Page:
Business networks at locations tradeshow

Film commissions from around the globe converged in Santa Monica last week for their yearly three-day confab.

The AFCI (Assn. of Film Commissioners Intl.) Locations Trade Show ’08, held at Santa Monica’s Civic Center, drew an estimated 4,000 film industry professionals and hopefuls for the 300 exhibitors from more than 30 countries.

“AFCI member film commissions are the world’s best source of information about incentives, financing, locations and production resources,” said Robin James, AFCI president as well as CEO of the Pacific Film & Television Commission in Brisbane, Australia. The tradeshow, James added, is a rich source of such information.

While states like Michigan touted their newly passed incentives, Thailand boasted of some 500 foreign films last year, with those productions drawn to the country strictly because of its locations, efficient production costs and experienced crew base — no government incentives.

Thailand’s terrain attracts Vietnamese productions and often passes for China as well. “American Gangster” shot there, benefiting from Thailand’s film infrastructure.

Peru, which sent reps to the tradeshow for the first time, promoted the change in its policy toward securing film production and foreign investment instead of focusing solely on tourism. Losing an opportunity to draw production of a James Bond film to Chile prompted talks to develop and promote its local film industry along with the diversity of its locales and history.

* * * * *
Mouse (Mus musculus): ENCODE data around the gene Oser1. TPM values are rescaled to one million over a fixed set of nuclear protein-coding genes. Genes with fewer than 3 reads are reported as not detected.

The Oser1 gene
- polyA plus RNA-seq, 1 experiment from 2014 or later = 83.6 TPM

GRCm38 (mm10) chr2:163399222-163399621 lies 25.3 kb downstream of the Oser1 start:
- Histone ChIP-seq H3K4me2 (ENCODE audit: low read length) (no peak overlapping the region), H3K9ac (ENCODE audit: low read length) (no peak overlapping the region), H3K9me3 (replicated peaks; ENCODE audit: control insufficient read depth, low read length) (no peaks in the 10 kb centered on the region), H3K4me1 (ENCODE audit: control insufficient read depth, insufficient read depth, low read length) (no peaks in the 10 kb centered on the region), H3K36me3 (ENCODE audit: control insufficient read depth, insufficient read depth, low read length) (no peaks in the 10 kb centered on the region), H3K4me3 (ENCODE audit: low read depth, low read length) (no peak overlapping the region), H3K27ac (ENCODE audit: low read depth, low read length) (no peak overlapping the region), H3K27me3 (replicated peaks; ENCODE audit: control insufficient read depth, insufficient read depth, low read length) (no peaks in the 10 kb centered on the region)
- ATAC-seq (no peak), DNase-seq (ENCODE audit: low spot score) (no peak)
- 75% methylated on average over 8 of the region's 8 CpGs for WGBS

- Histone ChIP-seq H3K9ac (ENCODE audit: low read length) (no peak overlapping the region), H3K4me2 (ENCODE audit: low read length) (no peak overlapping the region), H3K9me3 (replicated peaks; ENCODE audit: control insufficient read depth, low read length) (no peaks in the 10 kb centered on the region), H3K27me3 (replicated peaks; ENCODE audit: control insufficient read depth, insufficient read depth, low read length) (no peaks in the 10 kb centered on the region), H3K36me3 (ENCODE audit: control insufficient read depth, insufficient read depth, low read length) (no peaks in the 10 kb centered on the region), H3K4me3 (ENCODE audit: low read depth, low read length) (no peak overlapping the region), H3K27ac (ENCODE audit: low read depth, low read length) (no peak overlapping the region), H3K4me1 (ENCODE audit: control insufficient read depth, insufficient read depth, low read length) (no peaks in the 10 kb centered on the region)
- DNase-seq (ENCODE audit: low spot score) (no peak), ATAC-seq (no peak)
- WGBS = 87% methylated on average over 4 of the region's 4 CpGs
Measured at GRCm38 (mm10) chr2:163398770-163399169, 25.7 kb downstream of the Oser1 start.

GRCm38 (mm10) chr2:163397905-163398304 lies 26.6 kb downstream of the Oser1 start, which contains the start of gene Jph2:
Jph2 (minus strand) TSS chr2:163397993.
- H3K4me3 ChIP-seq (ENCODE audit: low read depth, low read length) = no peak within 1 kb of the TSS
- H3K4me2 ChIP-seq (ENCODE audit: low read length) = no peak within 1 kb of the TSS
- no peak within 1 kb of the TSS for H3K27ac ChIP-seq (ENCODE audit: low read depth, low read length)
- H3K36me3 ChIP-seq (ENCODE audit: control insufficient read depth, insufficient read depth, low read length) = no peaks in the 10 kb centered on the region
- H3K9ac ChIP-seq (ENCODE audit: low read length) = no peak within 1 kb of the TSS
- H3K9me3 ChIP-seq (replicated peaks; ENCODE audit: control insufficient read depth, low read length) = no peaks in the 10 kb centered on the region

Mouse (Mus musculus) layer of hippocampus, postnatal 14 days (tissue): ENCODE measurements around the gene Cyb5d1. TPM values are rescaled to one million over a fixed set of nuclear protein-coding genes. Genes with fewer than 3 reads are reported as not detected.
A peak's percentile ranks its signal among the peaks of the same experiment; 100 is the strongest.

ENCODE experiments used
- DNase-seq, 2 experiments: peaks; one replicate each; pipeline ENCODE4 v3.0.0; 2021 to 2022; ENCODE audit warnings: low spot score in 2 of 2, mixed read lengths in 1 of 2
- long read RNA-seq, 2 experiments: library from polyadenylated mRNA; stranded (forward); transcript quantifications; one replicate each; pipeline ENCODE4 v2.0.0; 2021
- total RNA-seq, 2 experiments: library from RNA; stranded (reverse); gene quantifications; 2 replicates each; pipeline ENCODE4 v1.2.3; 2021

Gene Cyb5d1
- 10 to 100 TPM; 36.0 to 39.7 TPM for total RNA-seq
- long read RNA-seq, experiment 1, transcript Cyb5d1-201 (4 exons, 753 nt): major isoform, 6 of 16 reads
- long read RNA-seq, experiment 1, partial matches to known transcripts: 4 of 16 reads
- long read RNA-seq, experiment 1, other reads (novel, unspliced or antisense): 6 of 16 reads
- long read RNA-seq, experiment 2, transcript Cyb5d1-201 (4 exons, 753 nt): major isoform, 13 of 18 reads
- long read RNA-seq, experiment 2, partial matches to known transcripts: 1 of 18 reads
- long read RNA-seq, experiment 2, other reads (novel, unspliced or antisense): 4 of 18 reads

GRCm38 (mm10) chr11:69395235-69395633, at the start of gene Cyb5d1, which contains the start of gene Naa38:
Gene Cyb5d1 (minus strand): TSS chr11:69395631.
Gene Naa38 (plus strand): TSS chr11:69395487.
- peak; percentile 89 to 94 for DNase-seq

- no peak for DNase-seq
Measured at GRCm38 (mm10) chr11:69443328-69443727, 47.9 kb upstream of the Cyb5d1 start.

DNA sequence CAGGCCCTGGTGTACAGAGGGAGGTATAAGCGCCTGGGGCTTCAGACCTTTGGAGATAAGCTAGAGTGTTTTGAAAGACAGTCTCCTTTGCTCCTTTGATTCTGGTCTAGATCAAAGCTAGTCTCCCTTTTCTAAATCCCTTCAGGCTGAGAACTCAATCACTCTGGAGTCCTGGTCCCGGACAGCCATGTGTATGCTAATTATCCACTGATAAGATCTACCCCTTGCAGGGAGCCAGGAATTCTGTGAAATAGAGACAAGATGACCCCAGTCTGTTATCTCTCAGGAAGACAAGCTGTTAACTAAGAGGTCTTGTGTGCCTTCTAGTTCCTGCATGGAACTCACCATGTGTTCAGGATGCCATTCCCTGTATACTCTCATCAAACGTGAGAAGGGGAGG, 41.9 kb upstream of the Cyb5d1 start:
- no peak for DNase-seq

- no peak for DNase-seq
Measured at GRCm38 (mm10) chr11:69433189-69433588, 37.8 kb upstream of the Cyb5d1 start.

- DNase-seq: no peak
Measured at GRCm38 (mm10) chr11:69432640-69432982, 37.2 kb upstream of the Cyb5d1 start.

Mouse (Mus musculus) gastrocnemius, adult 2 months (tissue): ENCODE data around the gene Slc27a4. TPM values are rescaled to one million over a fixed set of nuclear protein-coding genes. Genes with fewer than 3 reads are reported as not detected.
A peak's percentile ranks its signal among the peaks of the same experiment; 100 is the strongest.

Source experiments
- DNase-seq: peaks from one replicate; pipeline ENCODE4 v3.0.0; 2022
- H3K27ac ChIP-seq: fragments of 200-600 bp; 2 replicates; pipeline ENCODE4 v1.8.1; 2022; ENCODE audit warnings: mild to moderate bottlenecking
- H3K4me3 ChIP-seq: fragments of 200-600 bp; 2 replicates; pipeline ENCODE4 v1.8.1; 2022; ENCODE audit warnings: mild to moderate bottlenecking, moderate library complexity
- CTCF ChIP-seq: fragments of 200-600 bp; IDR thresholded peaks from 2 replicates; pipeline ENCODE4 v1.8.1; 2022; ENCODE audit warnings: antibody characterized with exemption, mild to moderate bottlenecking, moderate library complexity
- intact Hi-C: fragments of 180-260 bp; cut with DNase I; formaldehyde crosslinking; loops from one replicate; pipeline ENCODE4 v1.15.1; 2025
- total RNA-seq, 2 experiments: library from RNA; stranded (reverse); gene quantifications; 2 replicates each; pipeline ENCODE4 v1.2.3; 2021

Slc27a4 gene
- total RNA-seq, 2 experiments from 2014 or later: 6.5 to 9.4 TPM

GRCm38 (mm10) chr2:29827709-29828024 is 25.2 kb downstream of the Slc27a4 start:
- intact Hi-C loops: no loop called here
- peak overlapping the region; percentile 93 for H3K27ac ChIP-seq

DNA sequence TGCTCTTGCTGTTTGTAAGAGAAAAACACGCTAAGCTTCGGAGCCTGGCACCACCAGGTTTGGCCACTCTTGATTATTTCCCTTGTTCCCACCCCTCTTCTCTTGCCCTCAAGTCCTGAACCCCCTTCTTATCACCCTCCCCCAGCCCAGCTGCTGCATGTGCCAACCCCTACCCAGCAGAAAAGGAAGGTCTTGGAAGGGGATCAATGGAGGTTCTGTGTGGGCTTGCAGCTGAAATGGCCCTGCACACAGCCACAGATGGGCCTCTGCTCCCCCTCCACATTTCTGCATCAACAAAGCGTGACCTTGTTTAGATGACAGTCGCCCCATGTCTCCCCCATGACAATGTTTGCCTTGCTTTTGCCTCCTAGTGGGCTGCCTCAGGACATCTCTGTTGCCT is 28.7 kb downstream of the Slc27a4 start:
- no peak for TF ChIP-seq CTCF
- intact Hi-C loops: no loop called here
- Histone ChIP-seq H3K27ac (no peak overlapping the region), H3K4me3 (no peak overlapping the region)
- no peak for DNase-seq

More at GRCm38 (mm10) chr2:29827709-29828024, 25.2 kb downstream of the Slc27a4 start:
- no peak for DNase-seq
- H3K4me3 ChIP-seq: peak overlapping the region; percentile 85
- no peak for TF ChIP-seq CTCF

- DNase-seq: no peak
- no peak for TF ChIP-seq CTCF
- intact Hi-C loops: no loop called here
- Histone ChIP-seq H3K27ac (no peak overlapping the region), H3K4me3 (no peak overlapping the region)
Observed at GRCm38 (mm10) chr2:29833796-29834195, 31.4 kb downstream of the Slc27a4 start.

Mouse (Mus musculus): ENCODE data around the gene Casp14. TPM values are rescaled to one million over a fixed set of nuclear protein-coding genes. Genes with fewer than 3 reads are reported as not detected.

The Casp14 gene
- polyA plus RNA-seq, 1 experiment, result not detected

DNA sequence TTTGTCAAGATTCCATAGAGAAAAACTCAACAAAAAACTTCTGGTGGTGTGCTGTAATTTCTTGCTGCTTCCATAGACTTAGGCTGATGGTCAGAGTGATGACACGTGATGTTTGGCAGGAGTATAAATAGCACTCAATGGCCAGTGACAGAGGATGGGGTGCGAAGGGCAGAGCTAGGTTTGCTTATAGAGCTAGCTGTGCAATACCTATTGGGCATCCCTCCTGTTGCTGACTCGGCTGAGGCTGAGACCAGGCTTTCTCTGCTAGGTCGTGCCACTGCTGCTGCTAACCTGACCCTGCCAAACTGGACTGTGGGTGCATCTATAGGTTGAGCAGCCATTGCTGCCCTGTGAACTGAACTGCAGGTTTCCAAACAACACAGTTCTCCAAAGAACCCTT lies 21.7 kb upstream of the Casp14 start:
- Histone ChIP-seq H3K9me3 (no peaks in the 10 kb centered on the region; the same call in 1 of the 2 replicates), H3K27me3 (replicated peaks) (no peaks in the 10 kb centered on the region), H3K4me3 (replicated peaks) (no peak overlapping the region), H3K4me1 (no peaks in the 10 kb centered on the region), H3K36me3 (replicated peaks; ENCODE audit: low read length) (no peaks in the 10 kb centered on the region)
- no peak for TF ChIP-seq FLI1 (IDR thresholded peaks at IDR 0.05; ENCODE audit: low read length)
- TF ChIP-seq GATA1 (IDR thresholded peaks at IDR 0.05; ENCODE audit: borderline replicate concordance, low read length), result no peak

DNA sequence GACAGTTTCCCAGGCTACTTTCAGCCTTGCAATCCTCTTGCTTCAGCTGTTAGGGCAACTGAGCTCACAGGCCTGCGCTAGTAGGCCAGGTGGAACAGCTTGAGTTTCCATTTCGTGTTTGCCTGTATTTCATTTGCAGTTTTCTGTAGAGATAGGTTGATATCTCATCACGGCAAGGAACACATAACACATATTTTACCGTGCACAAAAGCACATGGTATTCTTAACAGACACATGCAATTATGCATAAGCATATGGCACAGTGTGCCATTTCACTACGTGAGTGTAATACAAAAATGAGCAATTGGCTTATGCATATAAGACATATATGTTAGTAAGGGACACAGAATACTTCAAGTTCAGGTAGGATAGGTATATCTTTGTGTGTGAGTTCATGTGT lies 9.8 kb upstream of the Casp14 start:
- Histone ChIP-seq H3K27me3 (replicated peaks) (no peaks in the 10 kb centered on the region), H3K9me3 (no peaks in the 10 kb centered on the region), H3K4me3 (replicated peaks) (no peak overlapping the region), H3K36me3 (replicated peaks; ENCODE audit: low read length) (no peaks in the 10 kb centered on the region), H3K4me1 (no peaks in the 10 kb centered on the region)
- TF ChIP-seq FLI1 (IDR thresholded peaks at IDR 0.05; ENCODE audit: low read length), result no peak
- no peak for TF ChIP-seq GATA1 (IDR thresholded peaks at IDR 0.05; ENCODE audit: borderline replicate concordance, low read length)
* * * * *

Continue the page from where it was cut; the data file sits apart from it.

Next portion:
Closer to home, the city of Fresno touted its success in transforming what would have been a second-unit shot with only a motorcycle into multiple scenes involving the first unit, full crew and stars on “Indiana Jones and the Kingdom of the Crystal Skull.”

Image Locations was on hand showcasing Southern California locations with its innovative “Location Swatch.” The 400-page swatch book includes privately owned properties and businesses boasting designer pedigrees, in addition to California permit info, sunrise/sunset charts and featured production services and stages. More information is available at

Louisiana locales, faring well despite increased film incentive competition, reported production on 26 feature pics in ’06, 53 last year and 28 to date for ’08. Commissioners attributed their production numbers to the dedication of the film industry to the state and biz.

The AFCI also launched phase two of its global initiatives with a new graphic look and master classes on “Advanced Studies in Filmmaking” and “Leadership for Film Commissioners,” as well as seminars dealing with the subtleties of foreign production: “Soft Money 4: Spotlight on the Middle East, India & China and Worldwide Production Incentives Update,” sponsored by the AFCI and Loyola Law School, and “Greasing Palms on Location: What You Need to Know About the Foreign Corrupt Practices Act.”

AFCI chief exec Bill Lindstrom touted the event’s “unique global networking opportunities” for producers and production execs “who need to keep up with international location trends, information and resources.”

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